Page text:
Apr 10, 2014 Kindness to all is persuasive strength, not weakness
Around seven years ago, during a short trial break in the middle of my defending a client charged with a second DWI offense within five years (carrying a minimum of 20 days in jail if convicted, which he was) and additional mandatory jail time for an allegedly elevated blood alcohol level (not convicted of that, because the prosecutor did not get the certificate of analysis entered into evidence before he rested his case), the prosecutor walked over to me and asked in a low voice for only me to hear: "How much longer is this bullsh*t going to continue?" What bullsh*t? My defending my client to the hilt to protect his liberty (resulting in delaying the prosecutor from starting his lunch?)? My ultimately going to sentencing without receiving an extra mandatory jail sentence for an elevated blood alcohol level? My achieving a sentence that allowed my client to serve seven days in jail per month to save his job?
Around two months later, this "bullsh*t"-spouting prosecutor had switched sides, opening a law firm close to his prior prosecutor’s office. I vowed to myself to treat him as a non-entity, never speaking with nor acknowledging him. He seemed to know I was doing this, and doing so intentionally, and has never made any efforts to communicate with nor otherwise engage me.
How small and counterproductive of me. The only thing I can try to say in my defense is that he is the only person in over twenty years whom I have intentionally ignored, and the only one since grade school whom I have intentionally ignored for years. That is right, I ignored this prosecutor for years.
I finally, late, grabbed and shook myself by the shoulders at my smallness and misguidedness when, thanks to my limited ability often to recognize people many yards away, I greeted him recently with a broad smile, mistakenly thinking he was someone else. He ignored me, or made like he was ignoring me, and I started rethinking all the unnecessary energy that I had been putting all these years into vilifying this ex-prosecutor with whom I have never needed to have any interaction since he spouted "bullsh*t" to me. I already told him during that trial break that his "bullsh*t" comment was uncalled for. I said it with anger, though, which is never empowering.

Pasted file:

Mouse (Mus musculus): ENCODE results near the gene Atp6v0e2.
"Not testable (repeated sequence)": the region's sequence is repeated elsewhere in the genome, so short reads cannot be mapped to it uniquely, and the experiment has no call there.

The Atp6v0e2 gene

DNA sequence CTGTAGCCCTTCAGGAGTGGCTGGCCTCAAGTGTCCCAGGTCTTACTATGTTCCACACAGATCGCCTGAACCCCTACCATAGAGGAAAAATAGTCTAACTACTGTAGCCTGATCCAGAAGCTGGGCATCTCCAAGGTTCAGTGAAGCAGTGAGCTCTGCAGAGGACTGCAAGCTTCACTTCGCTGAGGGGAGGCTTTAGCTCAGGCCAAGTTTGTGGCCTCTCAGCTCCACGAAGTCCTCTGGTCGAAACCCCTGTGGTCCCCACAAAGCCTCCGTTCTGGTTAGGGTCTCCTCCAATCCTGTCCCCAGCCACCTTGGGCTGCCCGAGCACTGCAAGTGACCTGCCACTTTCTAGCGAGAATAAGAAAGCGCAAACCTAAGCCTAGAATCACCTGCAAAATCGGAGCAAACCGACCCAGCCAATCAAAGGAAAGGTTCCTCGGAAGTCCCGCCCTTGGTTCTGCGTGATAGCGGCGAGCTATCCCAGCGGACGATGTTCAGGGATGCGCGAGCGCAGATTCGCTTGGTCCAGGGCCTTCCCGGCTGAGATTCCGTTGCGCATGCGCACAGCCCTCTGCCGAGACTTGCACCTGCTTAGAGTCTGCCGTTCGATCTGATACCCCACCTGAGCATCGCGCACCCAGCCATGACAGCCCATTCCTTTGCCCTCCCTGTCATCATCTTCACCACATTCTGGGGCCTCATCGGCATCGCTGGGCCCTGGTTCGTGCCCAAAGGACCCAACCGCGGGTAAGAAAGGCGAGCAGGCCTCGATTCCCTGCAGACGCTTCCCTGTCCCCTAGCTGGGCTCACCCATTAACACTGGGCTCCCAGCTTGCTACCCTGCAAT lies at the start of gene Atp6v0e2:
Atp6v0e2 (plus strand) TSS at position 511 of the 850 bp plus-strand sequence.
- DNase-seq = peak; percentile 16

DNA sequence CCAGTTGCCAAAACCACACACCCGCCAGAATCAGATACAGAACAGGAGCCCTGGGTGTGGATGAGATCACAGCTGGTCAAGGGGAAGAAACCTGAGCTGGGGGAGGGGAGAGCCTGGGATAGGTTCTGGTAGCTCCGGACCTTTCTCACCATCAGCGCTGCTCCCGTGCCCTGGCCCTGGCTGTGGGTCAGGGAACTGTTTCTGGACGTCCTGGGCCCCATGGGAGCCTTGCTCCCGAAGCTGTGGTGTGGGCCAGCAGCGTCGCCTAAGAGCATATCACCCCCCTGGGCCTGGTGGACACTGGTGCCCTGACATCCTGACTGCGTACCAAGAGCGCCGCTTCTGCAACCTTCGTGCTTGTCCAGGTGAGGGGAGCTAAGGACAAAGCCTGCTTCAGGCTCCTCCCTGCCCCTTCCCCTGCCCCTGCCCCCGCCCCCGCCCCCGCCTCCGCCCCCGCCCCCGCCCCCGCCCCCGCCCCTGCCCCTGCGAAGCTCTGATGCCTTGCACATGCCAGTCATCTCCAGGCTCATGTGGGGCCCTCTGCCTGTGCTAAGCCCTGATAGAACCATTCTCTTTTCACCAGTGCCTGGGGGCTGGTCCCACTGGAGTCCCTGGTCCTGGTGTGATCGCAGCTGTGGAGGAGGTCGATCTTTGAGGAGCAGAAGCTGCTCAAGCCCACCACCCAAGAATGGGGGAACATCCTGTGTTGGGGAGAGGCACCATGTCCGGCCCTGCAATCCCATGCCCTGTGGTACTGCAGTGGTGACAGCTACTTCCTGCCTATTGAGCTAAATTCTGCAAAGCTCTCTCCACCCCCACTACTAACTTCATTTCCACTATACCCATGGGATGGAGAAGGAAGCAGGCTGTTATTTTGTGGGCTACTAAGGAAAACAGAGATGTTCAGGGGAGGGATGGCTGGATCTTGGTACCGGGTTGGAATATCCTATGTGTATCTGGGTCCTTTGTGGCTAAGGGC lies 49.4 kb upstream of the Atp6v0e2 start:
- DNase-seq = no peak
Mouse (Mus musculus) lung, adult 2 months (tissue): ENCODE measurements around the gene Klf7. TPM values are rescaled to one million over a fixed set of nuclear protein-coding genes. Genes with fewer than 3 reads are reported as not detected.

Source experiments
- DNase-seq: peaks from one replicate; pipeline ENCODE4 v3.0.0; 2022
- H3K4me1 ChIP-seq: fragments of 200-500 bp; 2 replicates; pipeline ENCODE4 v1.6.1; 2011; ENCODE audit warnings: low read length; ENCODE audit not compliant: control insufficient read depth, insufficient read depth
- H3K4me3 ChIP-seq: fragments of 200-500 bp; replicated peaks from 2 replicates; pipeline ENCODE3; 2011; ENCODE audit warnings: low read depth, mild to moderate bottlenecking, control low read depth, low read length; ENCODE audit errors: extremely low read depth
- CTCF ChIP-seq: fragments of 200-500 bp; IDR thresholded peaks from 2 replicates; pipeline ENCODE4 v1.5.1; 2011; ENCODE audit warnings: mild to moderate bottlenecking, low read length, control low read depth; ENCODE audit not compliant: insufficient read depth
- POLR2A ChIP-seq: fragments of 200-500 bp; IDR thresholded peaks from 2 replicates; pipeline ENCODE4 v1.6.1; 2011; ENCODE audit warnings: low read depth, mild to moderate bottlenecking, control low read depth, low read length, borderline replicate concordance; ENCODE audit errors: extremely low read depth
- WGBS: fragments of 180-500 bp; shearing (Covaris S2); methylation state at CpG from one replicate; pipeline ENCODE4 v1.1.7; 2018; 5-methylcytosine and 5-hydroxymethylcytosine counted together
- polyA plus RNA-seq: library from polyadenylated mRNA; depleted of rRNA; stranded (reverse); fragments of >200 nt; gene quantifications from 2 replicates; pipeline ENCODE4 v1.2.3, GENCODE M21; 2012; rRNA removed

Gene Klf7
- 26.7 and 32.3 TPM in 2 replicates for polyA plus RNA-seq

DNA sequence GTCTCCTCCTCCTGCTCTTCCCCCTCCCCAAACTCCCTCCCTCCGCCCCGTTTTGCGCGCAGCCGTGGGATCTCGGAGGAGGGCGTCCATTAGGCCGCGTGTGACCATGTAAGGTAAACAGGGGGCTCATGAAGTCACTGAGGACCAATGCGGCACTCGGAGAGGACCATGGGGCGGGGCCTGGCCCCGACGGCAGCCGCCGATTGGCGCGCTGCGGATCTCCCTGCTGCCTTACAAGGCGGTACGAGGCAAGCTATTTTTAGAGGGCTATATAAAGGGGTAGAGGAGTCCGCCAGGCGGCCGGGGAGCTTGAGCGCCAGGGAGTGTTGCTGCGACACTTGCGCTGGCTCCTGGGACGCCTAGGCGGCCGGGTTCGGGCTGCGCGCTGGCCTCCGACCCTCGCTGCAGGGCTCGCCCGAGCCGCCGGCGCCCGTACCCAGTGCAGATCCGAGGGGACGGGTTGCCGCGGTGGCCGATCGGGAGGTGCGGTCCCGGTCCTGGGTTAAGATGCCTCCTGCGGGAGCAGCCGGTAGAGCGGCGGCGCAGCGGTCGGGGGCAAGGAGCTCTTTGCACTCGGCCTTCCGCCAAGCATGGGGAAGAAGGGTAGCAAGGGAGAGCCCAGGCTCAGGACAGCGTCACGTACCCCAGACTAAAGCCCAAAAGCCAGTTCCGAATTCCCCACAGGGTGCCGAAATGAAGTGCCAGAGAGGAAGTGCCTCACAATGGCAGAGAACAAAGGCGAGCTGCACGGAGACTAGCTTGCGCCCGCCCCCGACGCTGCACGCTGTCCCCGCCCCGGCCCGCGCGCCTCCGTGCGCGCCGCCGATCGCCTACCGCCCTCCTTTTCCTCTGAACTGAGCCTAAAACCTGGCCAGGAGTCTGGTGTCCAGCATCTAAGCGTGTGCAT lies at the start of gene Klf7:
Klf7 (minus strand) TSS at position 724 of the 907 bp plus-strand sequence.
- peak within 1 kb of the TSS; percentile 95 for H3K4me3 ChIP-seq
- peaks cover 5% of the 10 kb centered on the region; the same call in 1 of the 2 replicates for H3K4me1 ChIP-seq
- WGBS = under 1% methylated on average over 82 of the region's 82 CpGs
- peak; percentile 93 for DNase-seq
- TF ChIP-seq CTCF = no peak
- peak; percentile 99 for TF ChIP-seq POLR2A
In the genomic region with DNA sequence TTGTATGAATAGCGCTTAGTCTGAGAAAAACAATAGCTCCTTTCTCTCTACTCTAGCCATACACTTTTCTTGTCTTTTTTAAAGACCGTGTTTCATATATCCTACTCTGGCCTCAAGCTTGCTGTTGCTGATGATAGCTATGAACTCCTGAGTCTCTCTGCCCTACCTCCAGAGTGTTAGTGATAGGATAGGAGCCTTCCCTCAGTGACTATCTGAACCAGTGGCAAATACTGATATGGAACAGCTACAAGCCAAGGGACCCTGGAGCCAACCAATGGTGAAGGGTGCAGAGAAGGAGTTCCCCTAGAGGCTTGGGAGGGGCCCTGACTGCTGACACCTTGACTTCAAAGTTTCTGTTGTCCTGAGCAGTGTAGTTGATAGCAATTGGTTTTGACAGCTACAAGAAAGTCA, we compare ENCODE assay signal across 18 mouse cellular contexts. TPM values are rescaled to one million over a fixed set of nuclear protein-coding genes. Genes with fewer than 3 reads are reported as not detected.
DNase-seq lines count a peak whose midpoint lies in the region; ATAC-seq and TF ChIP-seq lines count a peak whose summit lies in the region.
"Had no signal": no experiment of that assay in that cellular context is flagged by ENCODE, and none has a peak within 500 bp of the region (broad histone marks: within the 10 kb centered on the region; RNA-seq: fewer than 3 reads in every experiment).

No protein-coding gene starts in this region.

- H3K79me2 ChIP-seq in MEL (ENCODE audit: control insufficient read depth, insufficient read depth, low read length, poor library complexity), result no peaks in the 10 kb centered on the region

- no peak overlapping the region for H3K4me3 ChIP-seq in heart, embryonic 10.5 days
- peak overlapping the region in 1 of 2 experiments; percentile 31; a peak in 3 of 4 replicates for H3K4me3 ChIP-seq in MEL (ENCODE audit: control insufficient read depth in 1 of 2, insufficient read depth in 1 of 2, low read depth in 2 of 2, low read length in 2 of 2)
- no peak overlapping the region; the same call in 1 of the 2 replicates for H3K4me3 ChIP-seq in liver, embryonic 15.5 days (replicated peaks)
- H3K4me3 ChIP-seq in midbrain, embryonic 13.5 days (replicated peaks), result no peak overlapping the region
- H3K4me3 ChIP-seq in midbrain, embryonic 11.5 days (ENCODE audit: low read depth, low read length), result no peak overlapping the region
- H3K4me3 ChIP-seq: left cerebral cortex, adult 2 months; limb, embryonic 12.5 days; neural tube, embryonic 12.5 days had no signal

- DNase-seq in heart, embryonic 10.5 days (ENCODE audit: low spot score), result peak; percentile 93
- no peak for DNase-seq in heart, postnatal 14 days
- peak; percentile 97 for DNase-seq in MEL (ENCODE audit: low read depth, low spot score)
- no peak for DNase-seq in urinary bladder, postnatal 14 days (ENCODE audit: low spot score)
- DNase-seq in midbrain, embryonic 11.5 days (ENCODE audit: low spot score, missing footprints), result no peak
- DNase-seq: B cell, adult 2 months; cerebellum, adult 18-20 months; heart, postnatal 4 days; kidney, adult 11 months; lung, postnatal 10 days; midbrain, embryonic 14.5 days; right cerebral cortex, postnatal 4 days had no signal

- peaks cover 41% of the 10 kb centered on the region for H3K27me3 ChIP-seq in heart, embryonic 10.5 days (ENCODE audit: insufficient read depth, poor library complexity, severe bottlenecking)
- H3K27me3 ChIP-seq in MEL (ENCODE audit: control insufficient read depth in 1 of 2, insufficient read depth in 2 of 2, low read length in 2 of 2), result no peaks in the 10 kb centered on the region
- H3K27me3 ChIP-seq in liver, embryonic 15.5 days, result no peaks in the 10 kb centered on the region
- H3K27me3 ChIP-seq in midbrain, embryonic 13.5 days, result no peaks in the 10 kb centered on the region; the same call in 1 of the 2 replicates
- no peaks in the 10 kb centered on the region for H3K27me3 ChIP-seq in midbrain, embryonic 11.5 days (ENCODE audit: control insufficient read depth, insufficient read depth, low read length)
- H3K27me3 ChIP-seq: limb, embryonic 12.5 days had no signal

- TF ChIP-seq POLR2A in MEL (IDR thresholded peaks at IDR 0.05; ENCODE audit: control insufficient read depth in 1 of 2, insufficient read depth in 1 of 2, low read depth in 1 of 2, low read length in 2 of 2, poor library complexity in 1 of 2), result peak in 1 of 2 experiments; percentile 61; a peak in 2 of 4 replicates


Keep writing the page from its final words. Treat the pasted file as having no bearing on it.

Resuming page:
Leave it to my teacher Baba Ram Dass to set me straight soon after I accidentally smiled broadly at this ex-prosecutor (or was it an accident?), quoting from J.D. Salinger’s "Teddy", where a man asks a ten-year-old boy who seemed to be like a reincarnated knowing lama: <“'When did you first realize that you knew how it was?’ And Teddy says, ‘Well, I was 6 years old. I was in the kitchen and I was watching my little sister in her highchair drink milk. I suddenly saw, that it was sort of like God pouring God into God, if you know what I mean.’” Ram Dass concludes:
In other words, we are connected to everyone and everything. When I go through the day smiling broadly at those I hold dear, and giving a straight face to those I feel have crossed my path or the path of virtue, I am expending excessive energy on a weakeningly dualistic path. When I am truly happy and fulfilled, even the most sinister tyrants cannot interfere with my feelings of well being.
By having stayed for all those years in the habit of treating this ex-prosecutor as a non-entity, I had been seriously blocking my path to being stronger for my clients and me. It is not easy to see prosecutors, judges and cops who urinate on the Constitution. Ignoring such behavior is a disservice to my clients and humankind. Reacting out of anger simply weakens me. Dealing with such behavior effectively and with compassion is the way to go.
When clients, opposing lawyers and opposing witnesses, judges and everyone else know that I go through each day in powerful equanimity, they will pay more attention to my words and messages, rather than checking to assure that their body armor and shields are in place to deal with any bows and arrows coming from me. When I show powerful equanimity and compassion to and in front of my clients, they feel better and that equanimity is contagious.